Let's put an end to the "Base Drag Hack"

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Maybe so, John ...

But I wonder ...

IF @Buckeye's CFD models -and-or- @Spacedog49Krell's instrumentation studies were to identify and then quantify a normal force acting at the base of a low aspect ratio rocket at a non-zero angle of attack, THEN MAYBE the BDH could be 'baked into' the stability calcs for that class of rocket which otherwise violates the assumptions of the classical Barrowman Equations.

Then we would all be one step closer to "Let's Put an end to the Base Drag Hack" for that class of rockets ...

OTOH, I believe there will always be some rockets where the BDH needs to be applied and in that case, the BDH will continue to work as it now exists because it is after all only a cone appended to the tail of the rocket and the the Normal forces were well defined by Barrowman for that shape.

-- kjh
Why? It's easy enough to add the BDH yourself. This entire discussion is ludicrous. If you have a short fat rocket, take the 30 seconds it takes to add the base cone. If you have a long slender rocket, then don't add it.​
"Baking it in" means it can't be removed unless you know code. Why would anybody want that? I certainly don't.​
 
Then "we" need to stop implying that base drag is a stabilizing force.
Buckeye is doing great CFD simulation. I'll get live data for comparison and in a few months to years we should have an answer. I wish there were more of us questioning the established norm and with the talents to prove which side is correct.
 
Buckeye is doing great CFD simulation. I'll get live data for comparison and in a few months to years we should have an answer. I wish there were more of us questioning the established norm and with the talents to prove which side is correct.
Apart from the hack, I hope to see more practical CFD from Buckeye.

I am willing to concede that the hack has some utility. There may even be a stability effect from asymmetric base flow.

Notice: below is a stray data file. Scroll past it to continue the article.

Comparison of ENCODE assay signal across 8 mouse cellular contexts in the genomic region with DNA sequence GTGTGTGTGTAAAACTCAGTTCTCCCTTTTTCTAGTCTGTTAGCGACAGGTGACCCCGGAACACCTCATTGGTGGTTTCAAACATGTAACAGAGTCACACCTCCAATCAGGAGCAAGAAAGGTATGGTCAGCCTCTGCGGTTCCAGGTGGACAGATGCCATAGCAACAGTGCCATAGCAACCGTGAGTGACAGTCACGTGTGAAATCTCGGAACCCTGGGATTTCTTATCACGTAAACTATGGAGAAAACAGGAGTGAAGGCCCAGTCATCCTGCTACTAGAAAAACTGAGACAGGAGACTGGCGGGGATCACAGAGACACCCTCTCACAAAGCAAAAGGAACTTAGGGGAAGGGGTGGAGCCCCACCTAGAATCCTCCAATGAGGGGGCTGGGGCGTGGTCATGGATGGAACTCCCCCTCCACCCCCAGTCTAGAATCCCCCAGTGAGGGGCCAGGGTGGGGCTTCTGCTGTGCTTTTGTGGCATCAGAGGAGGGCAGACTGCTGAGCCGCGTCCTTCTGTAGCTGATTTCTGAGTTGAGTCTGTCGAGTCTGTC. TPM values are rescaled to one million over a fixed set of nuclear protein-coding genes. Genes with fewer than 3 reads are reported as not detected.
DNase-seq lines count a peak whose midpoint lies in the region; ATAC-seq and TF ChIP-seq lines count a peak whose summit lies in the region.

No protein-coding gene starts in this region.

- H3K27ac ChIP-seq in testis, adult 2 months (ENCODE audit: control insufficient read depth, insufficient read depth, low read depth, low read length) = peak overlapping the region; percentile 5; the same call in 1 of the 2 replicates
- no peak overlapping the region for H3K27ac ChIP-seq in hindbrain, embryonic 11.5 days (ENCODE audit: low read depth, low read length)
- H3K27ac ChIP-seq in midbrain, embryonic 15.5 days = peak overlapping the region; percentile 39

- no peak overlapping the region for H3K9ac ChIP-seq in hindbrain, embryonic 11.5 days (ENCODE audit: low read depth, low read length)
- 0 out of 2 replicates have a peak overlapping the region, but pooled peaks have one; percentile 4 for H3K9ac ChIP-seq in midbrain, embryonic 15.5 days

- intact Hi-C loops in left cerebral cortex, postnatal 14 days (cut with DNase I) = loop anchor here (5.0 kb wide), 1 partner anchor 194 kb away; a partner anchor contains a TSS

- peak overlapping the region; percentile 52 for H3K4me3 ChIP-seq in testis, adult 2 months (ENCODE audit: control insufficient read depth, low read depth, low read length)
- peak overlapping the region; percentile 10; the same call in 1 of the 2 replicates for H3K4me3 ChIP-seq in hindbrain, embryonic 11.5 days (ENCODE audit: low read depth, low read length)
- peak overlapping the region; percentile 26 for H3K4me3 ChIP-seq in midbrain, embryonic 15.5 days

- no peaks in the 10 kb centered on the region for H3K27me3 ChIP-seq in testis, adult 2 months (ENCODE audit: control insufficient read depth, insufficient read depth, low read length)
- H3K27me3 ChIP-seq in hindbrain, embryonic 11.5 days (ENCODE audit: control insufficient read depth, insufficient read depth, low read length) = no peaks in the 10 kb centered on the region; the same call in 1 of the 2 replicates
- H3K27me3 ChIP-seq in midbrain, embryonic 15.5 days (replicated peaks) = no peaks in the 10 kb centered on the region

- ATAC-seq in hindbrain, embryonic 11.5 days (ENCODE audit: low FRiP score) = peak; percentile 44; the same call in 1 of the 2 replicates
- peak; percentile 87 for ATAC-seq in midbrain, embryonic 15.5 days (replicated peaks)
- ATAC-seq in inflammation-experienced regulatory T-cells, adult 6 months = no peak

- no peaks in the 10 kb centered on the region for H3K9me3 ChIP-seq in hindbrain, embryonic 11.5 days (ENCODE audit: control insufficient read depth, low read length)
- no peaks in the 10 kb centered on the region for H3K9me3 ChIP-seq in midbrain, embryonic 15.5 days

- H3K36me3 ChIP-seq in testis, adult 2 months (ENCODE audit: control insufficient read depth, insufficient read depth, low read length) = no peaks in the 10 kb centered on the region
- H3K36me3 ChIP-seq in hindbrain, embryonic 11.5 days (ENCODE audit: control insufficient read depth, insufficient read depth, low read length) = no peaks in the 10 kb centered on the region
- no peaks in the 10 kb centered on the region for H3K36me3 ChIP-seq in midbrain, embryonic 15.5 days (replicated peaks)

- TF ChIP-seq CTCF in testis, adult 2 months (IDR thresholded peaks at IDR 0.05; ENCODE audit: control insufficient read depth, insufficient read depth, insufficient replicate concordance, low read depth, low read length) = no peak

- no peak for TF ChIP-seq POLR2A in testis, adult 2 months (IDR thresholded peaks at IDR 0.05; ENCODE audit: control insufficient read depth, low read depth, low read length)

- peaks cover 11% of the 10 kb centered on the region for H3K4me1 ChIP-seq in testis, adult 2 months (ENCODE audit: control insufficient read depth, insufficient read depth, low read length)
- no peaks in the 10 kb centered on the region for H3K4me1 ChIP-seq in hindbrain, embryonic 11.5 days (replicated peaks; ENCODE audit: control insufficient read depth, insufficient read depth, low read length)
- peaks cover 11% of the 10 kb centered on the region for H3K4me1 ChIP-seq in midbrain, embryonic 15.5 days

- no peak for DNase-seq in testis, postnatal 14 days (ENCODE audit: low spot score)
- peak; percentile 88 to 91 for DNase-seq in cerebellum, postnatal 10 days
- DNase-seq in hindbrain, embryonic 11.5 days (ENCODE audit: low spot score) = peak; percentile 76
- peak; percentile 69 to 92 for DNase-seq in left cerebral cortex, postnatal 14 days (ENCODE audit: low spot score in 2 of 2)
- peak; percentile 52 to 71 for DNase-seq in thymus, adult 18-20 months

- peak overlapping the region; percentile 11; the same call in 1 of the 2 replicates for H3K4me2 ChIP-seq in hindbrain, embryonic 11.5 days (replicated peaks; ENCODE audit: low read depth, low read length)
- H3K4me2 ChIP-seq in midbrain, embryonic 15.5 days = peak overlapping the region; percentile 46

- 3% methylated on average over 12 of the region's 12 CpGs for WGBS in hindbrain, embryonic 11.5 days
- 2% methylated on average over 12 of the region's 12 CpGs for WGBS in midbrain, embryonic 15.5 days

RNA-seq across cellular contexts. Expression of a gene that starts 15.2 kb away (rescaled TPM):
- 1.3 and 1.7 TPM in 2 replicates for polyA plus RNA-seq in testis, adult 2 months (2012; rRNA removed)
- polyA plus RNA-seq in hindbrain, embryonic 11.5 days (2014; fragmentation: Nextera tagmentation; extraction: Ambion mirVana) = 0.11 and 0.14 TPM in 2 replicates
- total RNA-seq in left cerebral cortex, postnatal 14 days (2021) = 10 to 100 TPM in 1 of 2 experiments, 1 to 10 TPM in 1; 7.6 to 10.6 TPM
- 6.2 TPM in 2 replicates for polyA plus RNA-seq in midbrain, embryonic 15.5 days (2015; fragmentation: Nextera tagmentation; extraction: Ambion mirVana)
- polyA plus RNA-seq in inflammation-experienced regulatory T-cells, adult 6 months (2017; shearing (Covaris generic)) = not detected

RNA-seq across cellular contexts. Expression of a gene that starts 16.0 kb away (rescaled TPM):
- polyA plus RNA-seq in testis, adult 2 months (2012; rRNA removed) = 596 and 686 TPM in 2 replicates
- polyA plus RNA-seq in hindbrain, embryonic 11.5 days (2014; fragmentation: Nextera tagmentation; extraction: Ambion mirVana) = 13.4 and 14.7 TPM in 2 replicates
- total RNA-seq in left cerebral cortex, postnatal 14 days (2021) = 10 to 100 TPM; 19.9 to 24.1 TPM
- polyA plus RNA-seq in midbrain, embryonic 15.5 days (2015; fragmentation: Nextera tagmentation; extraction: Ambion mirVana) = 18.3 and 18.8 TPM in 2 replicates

I suspect the the pi and/or d in the hack should actually be an input variable, and come from a curve fit plot based on real data, that is perhaps mainly a function of L/D.

My objection is that "we" are promoting a folk lore myth about base drag stability. After one gets to a good school and learn things properly, it is harder to unlearn things that you picked up when you were ignorant.
 
Apart from the hack, I hope to see more practical CFD from Buckeye.

I am willing to concede that the hack has some utility. There may even be a stability effect from asymmetric base flow.

I suspect the the pi and/or d in the hack should actually be an input variable, and come from a curve fit plot based on real data, that is perhaps mainly a function of L/D.

My objection is that "we" are promoting a folk lore myth about base drag stability. After one gets to a good school and learn things properly, it is harder to unlearn things that you picked up when you were ignorant.
I don't think anybody here is saying base drag stability is a "myth", or that anybody is "ignorant".​
The questions is the magnitude of the base drag, given the geometry of the rocket itself.​
 
This is 4 degrees AoA nose up in the z-direction. I had to shift the Cp scale a bit to show the non-symmetry developing on the top of the base. Also, the counter-rotating vortices in the wake are becoming of different size.

I will look at some more angles, say 0 to 20 degrees, but I want to change my mesh scheme a bit to accommodate.


View attachment 633390View attachment 633391

So if I'm getting all my signs and vector direction correct, doesn't this simulation show that the force on the base is actually de-stabilizing?

As the nose tilts up, the base forms an asymmetric flow pattern where there's a low pressure region on the positive Z side, and the high pressure central region shifts to the negative Z direction.

So that would mean the positive Z side of the base pulls that side of the rocket backwards, and the negative side pushes forward (or at least pulls back less) which produces a net torque pulling the nose even farther in the positive Z direction.

Or am I getting something backwards?

(and deferring the question of if this is even a realistic model of that part of the rocket given that there's a motor generating gas right in the middle that's not modeled here)
 
I don't think anybody here is saying base drag stability is a "myth", or that anybody is "ignorant".​
The questions is the magnitude of the base drag, given the geometry of the rocket itself.​
I thought my compact word choice might be too objectionable. So instead of myth, lets just say folk lore explanation. In place of ignorant, lets say not formally educated in a fully accredited aerospace engineering curriculum. And yes, even well intentioned and educated people can disagree, especially in the art of language use.
 
The exhaust fills the space behind the tube and acts like a fairing, as long as the motor is producing thrust.
For a large diameter tube, this fairing effect is smaller such as a Minni Magg with an "H" motor. So, you get appreciable base drag, and therefore some stability.
When you bump up to a "J" motor the fairing effect is stronger, which will reduce base drag and thus stability.
The ultimate source of the "yeet" are what aerodynamicists call "non-linear aerodynamic effects" which is a fancy way of saying a behavior that is inherently chaotic in nature and does not follow a predictable, equation driven model.
I think what you are describing might be BDE, Big Dawg Effect?